Friday, February 26, 2010

Fire Petal Book Auction

Reading the fabulous blog of Young Adult author Sara Zarr, I learned that there is an amazing auction going on.
 Fire Petal books is an up-and-coming independent bookstore in Utah and the auction is a fund-raiser. (Having just visited a Borders at our local mall with it's aisles littered with ripped up books and not a clerk in sight made me realize all the more how much I value and need my local bookstore havens- Vromans and La Canada Flintridge Books).

So, in an effort to help an indie bookstore on the rise (and pick up a great book or writerly opportunity to meet an editor, author or agent) check out this site.

Monday, February 22, 2010

Great Links- Writing for BOYS!

I really wanted to be able to follow through on my promise to do a great middle grade book review every Monday, but Mondays are coming so fast!

So in lieu of a new Freshly Brewed Monday Book Recommendation today, I am going to give you something different, something fun, something, well easier for me to do...

But you are going to LOVE it, I promise!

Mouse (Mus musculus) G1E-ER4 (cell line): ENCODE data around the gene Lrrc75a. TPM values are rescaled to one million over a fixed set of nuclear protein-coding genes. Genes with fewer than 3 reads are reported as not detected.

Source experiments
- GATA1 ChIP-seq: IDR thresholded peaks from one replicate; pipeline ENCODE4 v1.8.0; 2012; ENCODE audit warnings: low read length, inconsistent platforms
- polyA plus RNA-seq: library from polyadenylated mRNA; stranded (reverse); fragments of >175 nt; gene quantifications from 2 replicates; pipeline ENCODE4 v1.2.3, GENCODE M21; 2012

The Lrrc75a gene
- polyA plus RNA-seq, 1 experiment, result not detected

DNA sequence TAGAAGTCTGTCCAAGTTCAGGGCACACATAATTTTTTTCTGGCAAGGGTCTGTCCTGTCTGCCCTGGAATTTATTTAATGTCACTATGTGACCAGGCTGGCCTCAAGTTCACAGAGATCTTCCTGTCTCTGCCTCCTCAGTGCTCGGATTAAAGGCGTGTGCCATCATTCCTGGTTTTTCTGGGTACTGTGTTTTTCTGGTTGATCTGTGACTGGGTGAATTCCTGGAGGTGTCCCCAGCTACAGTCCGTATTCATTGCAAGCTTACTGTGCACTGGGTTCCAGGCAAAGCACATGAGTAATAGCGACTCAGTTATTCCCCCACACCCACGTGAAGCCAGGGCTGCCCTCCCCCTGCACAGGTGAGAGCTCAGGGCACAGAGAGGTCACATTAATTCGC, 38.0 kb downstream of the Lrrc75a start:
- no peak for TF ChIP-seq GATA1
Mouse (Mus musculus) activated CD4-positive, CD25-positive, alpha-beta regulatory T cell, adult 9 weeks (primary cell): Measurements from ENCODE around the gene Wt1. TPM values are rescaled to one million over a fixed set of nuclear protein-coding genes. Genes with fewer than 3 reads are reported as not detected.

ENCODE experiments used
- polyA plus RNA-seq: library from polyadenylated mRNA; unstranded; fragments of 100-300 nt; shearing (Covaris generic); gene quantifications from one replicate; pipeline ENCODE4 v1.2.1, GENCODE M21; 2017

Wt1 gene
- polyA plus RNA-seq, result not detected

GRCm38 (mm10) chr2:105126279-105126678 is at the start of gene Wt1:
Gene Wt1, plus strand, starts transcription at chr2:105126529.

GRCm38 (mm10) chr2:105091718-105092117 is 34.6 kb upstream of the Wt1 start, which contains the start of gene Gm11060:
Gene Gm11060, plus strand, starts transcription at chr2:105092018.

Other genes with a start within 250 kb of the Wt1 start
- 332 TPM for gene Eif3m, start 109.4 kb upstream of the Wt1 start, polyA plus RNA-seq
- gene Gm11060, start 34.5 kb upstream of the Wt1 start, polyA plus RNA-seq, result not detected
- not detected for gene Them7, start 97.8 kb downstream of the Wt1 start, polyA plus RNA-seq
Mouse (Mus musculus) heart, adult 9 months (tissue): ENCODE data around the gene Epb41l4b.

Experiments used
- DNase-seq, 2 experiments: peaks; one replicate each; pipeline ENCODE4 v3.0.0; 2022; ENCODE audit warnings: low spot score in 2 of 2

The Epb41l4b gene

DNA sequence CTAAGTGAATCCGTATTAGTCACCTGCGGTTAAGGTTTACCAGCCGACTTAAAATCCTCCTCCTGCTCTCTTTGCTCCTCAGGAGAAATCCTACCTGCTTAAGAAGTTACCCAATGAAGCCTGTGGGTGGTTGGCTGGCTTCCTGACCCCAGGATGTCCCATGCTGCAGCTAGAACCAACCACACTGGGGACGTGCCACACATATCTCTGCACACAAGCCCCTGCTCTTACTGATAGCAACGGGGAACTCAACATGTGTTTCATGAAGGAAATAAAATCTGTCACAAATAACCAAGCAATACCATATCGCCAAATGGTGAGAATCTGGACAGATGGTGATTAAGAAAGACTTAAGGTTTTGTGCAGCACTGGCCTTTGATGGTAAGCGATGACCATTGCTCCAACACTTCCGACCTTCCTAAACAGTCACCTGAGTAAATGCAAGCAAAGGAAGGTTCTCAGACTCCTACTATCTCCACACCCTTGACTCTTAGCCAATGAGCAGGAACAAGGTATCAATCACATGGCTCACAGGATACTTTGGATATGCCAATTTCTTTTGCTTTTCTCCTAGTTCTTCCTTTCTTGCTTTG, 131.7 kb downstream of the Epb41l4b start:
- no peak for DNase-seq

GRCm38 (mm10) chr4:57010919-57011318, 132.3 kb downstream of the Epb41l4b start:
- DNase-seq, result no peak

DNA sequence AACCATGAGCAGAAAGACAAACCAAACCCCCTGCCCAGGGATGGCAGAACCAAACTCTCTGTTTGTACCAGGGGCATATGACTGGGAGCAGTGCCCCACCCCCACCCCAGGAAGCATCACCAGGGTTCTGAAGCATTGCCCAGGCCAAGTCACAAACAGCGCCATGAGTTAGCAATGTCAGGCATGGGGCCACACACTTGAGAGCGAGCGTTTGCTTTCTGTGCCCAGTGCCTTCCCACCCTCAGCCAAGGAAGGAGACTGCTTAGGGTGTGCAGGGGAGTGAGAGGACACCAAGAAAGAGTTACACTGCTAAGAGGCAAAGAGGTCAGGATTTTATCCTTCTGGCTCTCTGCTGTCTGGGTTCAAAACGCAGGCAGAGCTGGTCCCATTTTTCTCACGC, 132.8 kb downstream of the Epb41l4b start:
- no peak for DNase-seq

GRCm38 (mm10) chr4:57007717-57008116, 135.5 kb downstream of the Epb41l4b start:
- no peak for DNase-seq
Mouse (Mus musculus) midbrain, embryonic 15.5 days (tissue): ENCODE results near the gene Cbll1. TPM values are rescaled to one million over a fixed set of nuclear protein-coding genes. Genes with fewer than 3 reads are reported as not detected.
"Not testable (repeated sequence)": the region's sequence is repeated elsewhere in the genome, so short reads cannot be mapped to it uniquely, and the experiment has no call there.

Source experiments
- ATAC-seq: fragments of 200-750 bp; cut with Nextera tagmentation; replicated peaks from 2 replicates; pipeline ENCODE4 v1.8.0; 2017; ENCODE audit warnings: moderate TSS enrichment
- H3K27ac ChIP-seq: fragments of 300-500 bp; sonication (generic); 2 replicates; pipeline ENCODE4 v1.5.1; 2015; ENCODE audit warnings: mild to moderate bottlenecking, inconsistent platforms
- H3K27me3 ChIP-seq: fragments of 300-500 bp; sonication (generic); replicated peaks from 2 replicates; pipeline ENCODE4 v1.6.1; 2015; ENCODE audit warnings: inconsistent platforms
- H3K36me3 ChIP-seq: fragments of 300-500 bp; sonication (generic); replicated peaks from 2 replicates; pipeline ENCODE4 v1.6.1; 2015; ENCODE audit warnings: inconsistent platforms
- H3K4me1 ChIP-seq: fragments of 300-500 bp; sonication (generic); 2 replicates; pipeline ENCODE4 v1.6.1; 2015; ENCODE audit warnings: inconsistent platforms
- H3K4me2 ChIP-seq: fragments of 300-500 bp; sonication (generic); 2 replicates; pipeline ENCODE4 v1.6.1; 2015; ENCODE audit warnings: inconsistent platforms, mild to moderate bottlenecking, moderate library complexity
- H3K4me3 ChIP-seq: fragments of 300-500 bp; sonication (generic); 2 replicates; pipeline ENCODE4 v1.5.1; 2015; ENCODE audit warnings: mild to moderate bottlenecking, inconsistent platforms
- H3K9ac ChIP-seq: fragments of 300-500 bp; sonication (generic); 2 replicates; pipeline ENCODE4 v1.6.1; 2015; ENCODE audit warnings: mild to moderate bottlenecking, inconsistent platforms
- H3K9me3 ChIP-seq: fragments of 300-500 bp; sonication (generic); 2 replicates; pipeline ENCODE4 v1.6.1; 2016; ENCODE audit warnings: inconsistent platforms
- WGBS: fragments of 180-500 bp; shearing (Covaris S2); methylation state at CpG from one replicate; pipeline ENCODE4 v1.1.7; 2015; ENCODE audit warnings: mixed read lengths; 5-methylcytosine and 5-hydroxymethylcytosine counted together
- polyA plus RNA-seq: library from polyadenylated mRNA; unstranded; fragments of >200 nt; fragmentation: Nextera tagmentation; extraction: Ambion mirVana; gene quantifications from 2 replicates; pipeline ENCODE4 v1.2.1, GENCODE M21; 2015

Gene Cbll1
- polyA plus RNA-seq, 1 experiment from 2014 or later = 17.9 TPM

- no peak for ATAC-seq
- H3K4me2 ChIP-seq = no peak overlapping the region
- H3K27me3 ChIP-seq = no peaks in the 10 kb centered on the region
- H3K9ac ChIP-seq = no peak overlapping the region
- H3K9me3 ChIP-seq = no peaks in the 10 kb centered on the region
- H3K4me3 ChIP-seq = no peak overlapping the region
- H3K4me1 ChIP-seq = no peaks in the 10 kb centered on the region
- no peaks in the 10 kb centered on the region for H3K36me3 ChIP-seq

If you are a writer (especially for boys!)....
I went to a fantastic Writer to Writer Event at the Flintridge Bookstore in La Canada Flintridge. (Yeah, the one the semi-truck drive thru last year coming down Angeles Crest Hwy) Yikes! Catherine Linka plans these amazing opportunities for aspiring writers to hear agents, authors and editors speak on really inspiring topics.

The store is all fixed and is really one of the very best independent book stores in the San Gabriel Valley, if not LA proper, so you should stop by if you can.

So here's the scoop/link- Another blogger wrote this fantastic post about the event given by Michael Reisman and Ben Esch I attended on Superbowl Sunday regarding writing for boys. Every wonderful detail is here and all you have to do is click on the above!

Simon Bloom, the Gravity Keeper by Michael Reisman

Sophomore Undercover by Ben Esch

I haven't read either book. The Gravity Keeper is a middle-grade book (8-12) and Sophmore Undercover is Young Adult (13 and up). I have heard The Gravity Keeper is great for any science-minded, adventure-seeker reader/middle-grader and that Sophmore Undercover is strong in its off-beat humor. I hope to read and review The Gravity Keeper very soon.

Really whether you write for boys or not, this post is for you because we all need our boy characters to ring true, so click and enjoy!